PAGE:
Here are some photos of Casa Tochán! There will be plenty more to come on my blog & next newsletter, don’t worry!

Visiting both here and Sagrada Familia, a short-term migrant shelter along the tracks of La Bestia, the train that many Central American migrants take to the US has really brought things close to home for me. I’ve researched and read a lot about migration and worked with migrants/refugees after they’ve arrived in the US, but seeing the actual phases of the journey is hard. Really, really hard. Knowing that I have all this privilege and access and can just get on a plane and travel to virtually any country is hard when you see these people whose lives have been defined by lines on maps. Who don’t have the freedom of movement and who have to face an incredibly, incredibly perilous journey because there is simply no other way in due to restrictive immigration policies worldwide. This work is hard. Any kind of social justice work is, but that isn’t the point. The point is change, and if I can leave this year changing one person’s mind about immigration and our dear neighbor, it will have been worth it.

The tracks of La Bestia (“The Beast”), the train that many Central American migrants take to get to Mexico and the US. The posts with yellow stripes on them were set up by the Mexican government to dissuade immigrants from jumping off the train. This has not decreased immigration, but does make the journey that much more dangerous and has resulted in many injuries and permanent maiming.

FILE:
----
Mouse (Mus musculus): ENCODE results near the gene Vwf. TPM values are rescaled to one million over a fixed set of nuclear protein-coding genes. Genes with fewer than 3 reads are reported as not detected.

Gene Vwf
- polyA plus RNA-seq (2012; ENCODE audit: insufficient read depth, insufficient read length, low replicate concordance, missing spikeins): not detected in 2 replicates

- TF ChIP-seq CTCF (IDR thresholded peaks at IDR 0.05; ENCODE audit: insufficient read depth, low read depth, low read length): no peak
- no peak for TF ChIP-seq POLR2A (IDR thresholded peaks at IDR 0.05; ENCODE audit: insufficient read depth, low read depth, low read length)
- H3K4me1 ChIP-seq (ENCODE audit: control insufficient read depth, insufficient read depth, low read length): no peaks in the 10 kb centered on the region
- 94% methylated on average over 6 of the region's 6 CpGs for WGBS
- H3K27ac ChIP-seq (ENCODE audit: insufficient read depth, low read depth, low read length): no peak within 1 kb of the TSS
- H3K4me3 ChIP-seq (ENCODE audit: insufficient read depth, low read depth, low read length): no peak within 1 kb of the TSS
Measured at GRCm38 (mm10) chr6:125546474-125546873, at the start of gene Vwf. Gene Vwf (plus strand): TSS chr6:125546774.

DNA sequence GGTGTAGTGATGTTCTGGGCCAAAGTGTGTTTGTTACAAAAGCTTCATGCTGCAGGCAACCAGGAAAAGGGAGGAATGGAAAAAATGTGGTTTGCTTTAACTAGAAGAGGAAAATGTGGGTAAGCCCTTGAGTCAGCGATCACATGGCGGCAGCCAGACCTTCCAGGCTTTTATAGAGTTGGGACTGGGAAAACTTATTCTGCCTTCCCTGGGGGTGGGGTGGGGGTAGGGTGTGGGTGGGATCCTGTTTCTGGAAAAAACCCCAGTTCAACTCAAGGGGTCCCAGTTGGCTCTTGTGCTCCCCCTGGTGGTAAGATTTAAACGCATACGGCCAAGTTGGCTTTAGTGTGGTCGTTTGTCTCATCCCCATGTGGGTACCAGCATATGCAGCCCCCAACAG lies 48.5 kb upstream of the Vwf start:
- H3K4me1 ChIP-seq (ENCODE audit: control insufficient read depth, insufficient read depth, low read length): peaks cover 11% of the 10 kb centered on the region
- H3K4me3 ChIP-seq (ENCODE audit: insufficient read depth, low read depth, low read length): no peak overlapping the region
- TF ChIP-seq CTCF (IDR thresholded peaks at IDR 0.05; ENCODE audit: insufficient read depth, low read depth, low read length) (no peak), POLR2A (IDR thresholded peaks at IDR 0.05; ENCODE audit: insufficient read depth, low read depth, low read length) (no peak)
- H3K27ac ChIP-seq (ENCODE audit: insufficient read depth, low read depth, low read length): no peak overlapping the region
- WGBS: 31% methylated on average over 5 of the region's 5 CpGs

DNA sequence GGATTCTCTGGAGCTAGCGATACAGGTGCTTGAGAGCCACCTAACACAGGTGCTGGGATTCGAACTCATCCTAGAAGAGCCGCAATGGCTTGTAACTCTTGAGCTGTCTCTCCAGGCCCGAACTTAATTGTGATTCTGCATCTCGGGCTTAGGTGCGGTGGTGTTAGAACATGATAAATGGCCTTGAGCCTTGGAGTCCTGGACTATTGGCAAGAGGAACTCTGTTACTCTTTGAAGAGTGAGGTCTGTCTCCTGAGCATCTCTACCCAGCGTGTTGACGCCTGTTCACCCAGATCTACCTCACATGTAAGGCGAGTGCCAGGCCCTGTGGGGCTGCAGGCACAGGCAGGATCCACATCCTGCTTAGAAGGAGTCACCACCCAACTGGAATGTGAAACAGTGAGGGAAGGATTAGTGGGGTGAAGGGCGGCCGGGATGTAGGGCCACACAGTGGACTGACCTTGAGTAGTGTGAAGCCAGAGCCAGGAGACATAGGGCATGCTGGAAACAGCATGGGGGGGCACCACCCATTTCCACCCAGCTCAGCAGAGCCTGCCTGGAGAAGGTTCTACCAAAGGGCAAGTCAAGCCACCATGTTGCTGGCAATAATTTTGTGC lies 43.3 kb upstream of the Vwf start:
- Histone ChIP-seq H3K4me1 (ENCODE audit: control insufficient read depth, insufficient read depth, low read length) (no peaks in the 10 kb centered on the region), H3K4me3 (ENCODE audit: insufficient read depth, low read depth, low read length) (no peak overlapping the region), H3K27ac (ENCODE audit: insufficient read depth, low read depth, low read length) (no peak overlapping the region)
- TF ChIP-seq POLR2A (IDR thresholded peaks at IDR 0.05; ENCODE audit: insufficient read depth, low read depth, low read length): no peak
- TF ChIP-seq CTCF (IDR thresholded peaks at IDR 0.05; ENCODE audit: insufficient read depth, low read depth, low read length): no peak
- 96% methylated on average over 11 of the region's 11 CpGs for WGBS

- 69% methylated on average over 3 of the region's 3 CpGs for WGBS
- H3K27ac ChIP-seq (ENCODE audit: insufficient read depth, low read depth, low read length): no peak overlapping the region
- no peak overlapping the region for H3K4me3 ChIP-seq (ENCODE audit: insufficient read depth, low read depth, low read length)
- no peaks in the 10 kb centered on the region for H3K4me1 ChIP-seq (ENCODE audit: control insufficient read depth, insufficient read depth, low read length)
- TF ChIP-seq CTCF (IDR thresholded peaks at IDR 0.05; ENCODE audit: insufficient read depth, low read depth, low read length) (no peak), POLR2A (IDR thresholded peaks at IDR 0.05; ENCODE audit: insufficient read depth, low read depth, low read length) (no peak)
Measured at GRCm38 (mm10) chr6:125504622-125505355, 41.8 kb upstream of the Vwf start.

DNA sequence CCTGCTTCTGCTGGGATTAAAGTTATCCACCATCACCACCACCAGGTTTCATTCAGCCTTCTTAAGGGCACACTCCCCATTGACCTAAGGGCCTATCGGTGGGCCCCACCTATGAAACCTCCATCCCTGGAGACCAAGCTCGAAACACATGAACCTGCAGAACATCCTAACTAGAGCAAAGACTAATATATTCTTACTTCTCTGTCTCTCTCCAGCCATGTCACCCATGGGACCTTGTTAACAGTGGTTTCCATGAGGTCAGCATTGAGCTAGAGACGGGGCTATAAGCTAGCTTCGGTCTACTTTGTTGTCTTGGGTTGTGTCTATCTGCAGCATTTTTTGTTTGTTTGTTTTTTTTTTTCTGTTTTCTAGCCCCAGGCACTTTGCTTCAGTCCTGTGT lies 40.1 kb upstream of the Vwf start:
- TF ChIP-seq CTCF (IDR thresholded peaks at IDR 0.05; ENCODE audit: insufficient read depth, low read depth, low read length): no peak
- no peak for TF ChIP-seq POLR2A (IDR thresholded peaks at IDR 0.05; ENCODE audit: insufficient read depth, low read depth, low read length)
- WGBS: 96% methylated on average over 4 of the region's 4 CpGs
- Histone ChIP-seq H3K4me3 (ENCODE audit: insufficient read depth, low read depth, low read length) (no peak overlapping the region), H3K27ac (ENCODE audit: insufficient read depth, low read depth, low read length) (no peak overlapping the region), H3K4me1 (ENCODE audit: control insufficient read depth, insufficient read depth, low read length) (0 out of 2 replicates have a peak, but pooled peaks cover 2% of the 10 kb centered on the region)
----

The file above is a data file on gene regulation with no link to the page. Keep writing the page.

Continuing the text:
I’m very, very happy in Mexico. I’m enraptured by the beautiful, crazy megapolis of Mexico City. I’m in love with the hardworking and hospitable culture. And of course, the food is beyond description. The sun still shines the same here, birds still sing, children still play, and people love fiercely and deeply. Our neighbor is not a monstrous country with no morals and little respect for law—it is a beautiful, complicated place that we should want to know more about and reach out towards instead of building a wall in-between. I hope that I can make you all fall in love with Mexico as much as I have already.

Thank you all for your continued support. If you are of faith, please pray for my continued health, emotional and mental strength, the migrants and volunteers of Casa Tochán, and for the communities I will be walking alongside: my host family, my larger Mexico City community, and all the other YAGMs, both in Mexico and around the world.
Con gusto,
Jenna